As part of a research data management plan, it is important to provide information that will allow the data to be accessed in the future, for re-use, to confirm or defend findings or to meet requirements from funding bodies or publishers. As part of the data management planning process, consider the following aspects of the project:
- What data will be retained and where will they be stored?
- How much (if any) of the data can be shared or published?
- Who should be the contact person for access enquiries?
- What sort of restrictions are there on access to data? For example, confidentiality of data that may be personally identifiable
- Is there a relevant Creative Commons licence that can define the terms of access and re-use?
Data citation is the practice of citing data sources for research publications, just as you would cite a paper in your own research work. This is a fairly new area, and organisations are still working out standards for identifying datasets.
What is a DOI
A DOI is a character string used to uniquely identify an object such as an electronic document. Metadata about the object is stored in association with the DOI name and may include a location, e.g. URL, where the object can be found. The DOI remains fixed over the lifetime of the document, whereas its location and other metadata may change. Referring to an online document by its DOI provides more stable linking than simply referring to it by its URL.
- Here is a typical example of a data citation using a DOI:
Irino, T; Tada, R (2009): Chemical and mineral compositions of sediments from ODP Site
127-797. Geological Institute, University of Tokyo. doi:10.1594/PANGAEA.726855.
Why is Data Citation Important
- As a researcher, you can receive attribution for publishing data through data citation
- Mandates from publishers to cite data may apply
- Mandates from institutions and funding bodies to make all research outputs open access may apply
- Data citation is part of the changing nature of scholarly publishing models, driven by the development of open access repositories (institutional and subject-oriented)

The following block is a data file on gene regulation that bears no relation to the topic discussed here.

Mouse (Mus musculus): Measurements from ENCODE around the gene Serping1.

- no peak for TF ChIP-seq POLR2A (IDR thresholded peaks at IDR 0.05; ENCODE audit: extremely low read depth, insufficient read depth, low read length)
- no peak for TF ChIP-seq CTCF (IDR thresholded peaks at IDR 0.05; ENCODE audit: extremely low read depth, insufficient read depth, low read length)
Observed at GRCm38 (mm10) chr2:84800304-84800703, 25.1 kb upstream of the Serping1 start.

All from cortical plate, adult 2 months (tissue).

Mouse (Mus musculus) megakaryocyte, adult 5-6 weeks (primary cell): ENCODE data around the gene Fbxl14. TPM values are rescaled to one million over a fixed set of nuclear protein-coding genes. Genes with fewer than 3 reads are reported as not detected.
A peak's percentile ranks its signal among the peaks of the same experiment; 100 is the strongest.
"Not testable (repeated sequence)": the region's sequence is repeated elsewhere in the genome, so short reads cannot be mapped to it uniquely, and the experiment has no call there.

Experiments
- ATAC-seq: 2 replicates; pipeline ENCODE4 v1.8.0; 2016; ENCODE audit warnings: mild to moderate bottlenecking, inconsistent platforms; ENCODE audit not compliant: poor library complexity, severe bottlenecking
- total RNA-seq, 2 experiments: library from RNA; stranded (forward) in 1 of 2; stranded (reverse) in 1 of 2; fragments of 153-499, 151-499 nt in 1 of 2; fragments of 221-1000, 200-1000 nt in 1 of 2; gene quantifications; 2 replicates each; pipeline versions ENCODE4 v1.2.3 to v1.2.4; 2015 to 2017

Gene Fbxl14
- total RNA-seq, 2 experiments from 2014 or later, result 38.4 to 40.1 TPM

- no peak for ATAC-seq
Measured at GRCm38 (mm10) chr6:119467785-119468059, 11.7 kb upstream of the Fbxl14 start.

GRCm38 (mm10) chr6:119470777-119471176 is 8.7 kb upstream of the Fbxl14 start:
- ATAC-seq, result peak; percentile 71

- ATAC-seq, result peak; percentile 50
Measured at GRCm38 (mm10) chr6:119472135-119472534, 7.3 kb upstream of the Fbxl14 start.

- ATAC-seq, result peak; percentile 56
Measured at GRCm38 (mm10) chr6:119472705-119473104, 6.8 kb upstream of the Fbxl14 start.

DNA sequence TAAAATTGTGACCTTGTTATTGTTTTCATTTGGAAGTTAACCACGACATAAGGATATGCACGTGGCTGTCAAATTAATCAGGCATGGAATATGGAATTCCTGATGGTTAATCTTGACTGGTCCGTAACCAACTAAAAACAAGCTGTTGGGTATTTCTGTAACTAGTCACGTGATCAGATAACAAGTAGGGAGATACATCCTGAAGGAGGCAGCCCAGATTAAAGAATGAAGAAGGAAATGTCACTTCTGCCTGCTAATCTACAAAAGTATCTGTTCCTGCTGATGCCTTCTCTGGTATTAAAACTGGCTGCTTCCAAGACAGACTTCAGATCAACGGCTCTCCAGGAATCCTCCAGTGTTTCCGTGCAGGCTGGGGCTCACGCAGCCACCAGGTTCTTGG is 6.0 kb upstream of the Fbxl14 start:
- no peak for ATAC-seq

- Data citation engages with the collaborative spirit of sharing and reuse
At UNSW, the ResData system allows you to create a rich descriptive record of a dataset, and assign a Handle and/or DOI. Both identifiers will always resolve to a webpage which provides information about your dataset.
A number of external resources are available below with useful advice and information to assist you in managing your research data:
- Digital Curation Centre – What is digital curation? and How-to Guides & Checklists
- The University of Queensland – UQ Library – Research Data Management
- Oxford University – Infrastructure for Research Data Management:
- Figshare allows researchers to publish all of their data in a citable, searchable and shareable manner. All data is persistently stored online under the most liberal Creative Commons license, waiving copyright where possible. This allows scientists to access and share the information from anywhere in the world with minimal friction.
- Top 10 Mistakes in Data Management
Data documentation and metadata
These resources provide further details and advice about data documentation and metadata:
- MIT Libraries have an easily understandable list of ‘things to document’ in a research project
- Metadata (ANDS)
- Metadata guide
- Metadata (Boston University)
Sharing and Reuse
For information regarding the research data management, please contact us at: email@example.com